After searching for signs of life on Mars for decades without getting any results, scientists are considering extending the search for biosignatures in a region they believe to have hosted mud lake on Mars in the past. Planetary scientists closely studied this region they believed to have moist remnants of an equatorial mud lake on Mars.
They studied the Hydraotes Chaos and suggested that a buried amount of water flowed upwards onto the surface. However, the researchers have yet to confirm this study practically. But if the scientists are correct, hence, future missions would be focused on tracing signs of life on Mars following a different approach.
“While Martian lakes and mud volcanoes have been subjects of prior studies, our work represents the first comprehensive analysis specifically focused on a putative mud lake,” Alexis Rodriguez, a senior scientist at the Planetary Science Institute in Arizona, told Space.com.
Planetary scientists suggest that the surface water on the red planet froze completely about 3.7 billion years ago. Surface water freeze on Mars was believed to be caused by the Martian thin atmosphere and its cooled surface.
However, scientists suggest that underground and groundwater might remain in liquid form in massive chambers beneath the Martian surface. If this is correct, then life forms might have evolved in those chambers leaving behind traces of their existence.
Researchers discovered that the system of aquifers broke down in Hydraotes Chaos, which led to floods of massive proportions that dumped huge amounts of sediment on the surface in about 3.4 billion years ago, the study claims. Hence, future missions could possibly study that sediment for signs of life on Mars someday.
How The Team Conducted Their Study About Mud Lake on Mars
Alexis Rodriguez and team studied the images of Hydraotes Chaos captured by NASA’s Mars Reconnaissance Orbiter to advance the search for biosignatures on the red planet. The Hydraotes Chaos is a perfect example of geography known as chaos terrain. The team spotted a calm circle of flat ground amid the chaotic terrain’s maelstrom.
The flat plain has cones and domes, suggesting that mud bubbling might be coming from underground. This discovery also suggests that sediment did not arrive through a rushing flash flood. However, they rose to the surface from underground. The team even created simulations to suggest how Hydraotes Chaos covered a massive amount of buried biosignature-rich.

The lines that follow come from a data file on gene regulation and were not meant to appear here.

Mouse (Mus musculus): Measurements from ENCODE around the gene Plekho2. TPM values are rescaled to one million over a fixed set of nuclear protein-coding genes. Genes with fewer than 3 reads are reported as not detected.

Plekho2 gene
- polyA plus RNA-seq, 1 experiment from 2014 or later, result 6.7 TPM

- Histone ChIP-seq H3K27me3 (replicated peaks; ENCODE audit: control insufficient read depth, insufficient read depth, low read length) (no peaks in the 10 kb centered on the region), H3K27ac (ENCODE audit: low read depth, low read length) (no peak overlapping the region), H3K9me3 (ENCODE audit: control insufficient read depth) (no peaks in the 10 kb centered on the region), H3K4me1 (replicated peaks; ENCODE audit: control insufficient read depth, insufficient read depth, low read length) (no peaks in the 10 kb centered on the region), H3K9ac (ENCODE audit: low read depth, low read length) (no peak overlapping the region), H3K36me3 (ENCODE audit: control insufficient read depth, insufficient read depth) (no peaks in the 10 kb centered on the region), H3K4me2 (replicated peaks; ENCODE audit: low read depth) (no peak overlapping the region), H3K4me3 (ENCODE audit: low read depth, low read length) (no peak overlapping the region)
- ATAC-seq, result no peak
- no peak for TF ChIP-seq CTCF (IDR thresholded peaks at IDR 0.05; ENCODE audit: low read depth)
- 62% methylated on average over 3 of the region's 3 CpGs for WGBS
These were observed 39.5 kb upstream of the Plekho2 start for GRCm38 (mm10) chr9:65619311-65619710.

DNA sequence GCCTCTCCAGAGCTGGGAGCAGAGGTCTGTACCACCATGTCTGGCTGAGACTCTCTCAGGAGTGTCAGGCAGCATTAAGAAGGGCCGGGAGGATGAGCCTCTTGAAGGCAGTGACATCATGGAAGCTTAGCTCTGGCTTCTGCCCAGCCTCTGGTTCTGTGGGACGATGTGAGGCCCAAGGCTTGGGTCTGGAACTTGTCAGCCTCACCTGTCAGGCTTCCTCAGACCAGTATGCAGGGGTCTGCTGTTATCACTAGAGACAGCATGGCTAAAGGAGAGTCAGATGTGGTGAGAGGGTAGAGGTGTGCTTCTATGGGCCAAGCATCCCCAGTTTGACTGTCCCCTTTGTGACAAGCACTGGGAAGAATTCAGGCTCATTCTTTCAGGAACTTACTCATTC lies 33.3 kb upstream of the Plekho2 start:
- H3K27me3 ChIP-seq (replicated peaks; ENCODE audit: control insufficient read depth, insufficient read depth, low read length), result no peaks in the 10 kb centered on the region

Hence, the study claims that the Hydraotes Chaos formed thick ice sheets over underneath water. Mars’ internal heat could have melted the ice, making water bubble upwards and rise to the surface to create the visible muddy lake on Mars. As the underneath water undergoes this process, it would have dumped all those fascinating biosignatures.
The researchers believed that water might remain underground after megafloods that occurred on Mars. The results published by the authors reveal that the sediments on the surface of this mud lates could be traced from around 1.1 billion years ago. This is a long time after most of Mars’ water must have flooded out, which possibly occurred a long time ago when the red planet was still habitable.
Considering the timeline Rodriguez and colleagues plan to study what lies under the surface of the lake. The team published the result of their investigation on Oct. 18 in the journal Nature Scientific Reports.
NASA’s Ames Research Center is currently working on an instrument known as Extractor for Chemical Analysis of Lipid Biomarkers in Regolith (EXCALIBR) that would test extraterrestrial rocks for biosignatures. Hence, NASA might include EXCALIBR in its future missions to the moon and Mars. “Hydraotes Chaos is under consideration as a candidate landing site for [EXCALIBR],” Rodriguez told Space.com.
Planetary scientists recently studied the Hydraotes Chaos which are believed to have moist remnants of an equatorial mud lake on Mars. They studied the Hydraotes Chaos and suggested that a buried amount of water flowed upwards onto the surface. What do you think about this groundbreaking study?